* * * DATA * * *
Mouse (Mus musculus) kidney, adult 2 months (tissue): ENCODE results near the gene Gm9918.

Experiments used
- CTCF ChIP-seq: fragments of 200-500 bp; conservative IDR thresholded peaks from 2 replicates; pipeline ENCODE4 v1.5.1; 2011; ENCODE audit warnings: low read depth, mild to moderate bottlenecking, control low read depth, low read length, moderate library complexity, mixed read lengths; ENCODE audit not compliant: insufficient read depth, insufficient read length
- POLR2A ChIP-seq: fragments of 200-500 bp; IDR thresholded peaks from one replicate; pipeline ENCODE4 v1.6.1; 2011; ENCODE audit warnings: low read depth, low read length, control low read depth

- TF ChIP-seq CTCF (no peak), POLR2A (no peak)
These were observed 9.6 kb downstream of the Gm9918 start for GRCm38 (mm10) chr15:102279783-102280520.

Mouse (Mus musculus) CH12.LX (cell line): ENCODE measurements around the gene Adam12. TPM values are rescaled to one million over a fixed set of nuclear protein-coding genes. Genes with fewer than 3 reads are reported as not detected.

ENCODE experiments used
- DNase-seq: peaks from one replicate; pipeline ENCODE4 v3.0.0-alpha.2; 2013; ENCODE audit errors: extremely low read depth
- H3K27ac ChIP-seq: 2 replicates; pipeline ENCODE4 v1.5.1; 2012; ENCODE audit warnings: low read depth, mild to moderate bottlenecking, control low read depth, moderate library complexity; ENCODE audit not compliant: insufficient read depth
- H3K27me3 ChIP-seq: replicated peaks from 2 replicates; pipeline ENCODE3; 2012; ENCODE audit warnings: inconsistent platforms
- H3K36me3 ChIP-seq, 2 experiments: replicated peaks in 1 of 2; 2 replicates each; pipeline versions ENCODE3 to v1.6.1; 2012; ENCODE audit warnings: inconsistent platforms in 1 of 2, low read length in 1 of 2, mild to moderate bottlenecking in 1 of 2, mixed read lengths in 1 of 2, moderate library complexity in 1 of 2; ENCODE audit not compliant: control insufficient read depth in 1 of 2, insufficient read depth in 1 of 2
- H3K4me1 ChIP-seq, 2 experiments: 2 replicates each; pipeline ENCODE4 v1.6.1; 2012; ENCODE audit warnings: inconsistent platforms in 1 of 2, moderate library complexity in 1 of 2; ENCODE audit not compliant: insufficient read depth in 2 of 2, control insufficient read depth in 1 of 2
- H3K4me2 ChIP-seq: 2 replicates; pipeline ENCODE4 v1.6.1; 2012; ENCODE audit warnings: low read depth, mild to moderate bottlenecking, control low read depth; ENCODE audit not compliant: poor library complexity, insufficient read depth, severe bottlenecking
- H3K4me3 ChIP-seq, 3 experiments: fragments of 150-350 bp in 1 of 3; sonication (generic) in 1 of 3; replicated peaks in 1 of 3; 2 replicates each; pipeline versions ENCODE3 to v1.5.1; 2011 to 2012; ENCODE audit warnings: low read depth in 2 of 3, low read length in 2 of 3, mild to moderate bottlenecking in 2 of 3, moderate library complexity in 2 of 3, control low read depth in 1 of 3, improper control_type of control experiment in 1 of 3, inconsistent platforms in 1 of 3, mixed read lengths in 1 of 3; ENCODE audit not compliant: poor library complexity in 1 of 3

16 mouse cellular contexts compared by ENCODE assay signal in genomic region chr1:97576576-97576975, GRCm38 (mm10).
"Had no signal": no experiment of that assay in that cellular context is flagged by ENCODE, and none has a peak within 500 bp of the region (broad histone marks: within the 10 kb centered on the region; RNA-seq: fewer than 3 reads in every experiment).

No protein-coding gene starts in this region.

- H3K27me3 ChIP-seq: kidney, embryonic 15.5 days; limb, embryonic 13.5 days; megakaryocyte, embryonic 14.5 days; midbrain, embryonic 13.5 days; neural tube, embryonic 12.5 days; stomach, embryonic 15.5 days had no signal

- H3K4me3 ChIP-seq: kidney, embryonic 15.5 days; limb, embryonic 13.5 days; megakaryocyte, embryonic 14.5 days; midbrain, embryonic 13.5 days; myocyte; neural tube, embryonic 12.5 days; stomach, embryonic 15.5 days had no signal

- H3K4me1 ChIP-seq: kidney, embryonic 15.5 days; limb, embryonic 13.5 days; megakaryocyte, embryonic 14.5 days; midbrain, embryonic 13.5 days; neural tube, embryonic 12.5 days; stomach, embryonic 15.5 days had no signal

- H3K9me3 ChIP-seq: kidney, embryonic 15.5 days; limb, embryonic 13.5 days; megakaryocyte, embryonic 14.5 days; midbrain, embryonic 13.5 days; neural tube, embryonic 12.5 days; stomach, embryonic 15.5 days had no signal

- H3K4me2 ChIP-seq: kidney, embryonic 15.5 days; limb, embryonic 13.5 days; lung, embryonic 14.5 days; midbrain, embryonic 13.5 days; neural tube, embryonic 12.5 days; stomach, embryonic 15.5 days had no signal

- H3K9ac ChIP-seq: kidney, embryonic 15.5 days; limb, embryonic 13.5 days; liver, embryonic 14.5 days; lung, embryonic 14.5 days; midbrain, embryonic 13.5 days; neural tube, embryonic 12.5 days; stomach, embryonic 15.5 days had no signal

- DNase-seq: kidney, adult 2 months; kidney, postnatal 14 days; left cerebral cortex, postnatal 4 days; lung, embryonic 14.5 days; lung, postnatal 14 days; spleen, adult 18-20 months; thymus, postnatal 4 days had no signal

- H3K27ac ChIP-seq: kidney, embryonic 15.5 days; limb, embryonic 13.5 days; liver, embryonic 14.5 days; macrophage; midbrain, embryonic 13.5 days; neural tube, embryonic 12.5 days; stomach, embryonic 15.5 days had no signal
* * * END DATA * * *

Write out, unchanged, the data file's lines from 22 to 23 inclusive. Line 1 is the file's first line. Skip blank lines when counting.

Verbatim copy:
- H3K9me3 ChIP-seq: kidney, embryonic 15.5 days; limb, embryonic 13.5 days; megakaryocyte, embryonic 14.5 days; midbrain, embryonic 13.5 days; neural tube, embryonic 12.5 days; stomach, embryonic 15.5 days had no signal

- H3K4me2 ChIP-seq: kidney, embryonic 15.5 days; limb, embryonic 13.5 days; lung, embryonic 14.5 days; midbrain, embryonic 13.5 days; neural tube, embryonic 12.5 days; stomach, embryonic 15.5 days had no signal